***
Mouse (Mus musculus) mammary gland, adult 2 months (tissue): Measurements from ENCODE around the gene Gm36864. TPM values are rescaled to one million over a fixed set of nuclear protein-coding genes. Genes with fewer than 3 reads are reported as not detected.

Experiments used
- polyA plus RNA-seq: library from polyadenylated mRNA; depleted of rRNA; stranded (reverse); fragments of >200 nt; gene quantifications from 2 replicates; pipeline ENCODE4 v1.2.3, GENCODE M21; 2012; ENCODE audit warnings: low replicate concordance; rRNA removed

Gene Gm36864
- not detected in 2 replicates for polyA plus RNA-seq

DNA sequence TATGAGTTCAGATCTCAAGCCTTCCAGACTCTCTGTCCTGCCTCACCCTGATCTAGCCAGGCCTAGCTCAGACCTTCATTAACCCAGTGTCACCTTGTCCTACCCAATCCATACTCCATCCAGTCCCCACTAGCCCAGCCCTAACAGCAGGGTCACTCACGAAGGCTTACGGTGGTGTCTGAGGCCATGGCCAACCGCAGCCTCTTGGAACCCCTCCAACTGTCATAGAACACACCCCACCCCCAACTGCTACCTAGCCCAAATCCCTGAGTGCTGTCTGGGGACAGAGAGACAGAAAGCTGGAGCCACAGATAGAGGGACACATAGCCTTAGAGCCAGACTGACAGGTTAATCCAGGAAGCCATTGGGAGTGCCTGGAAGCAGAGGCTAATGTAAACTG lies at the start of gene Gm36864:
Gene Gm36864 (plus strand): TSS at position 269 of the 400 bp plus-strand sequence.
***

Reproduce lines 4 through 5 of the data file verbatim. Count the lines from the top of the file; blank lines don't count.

Gene Gm36864
- not detected in 2 replicates for polyA plus RNA-seq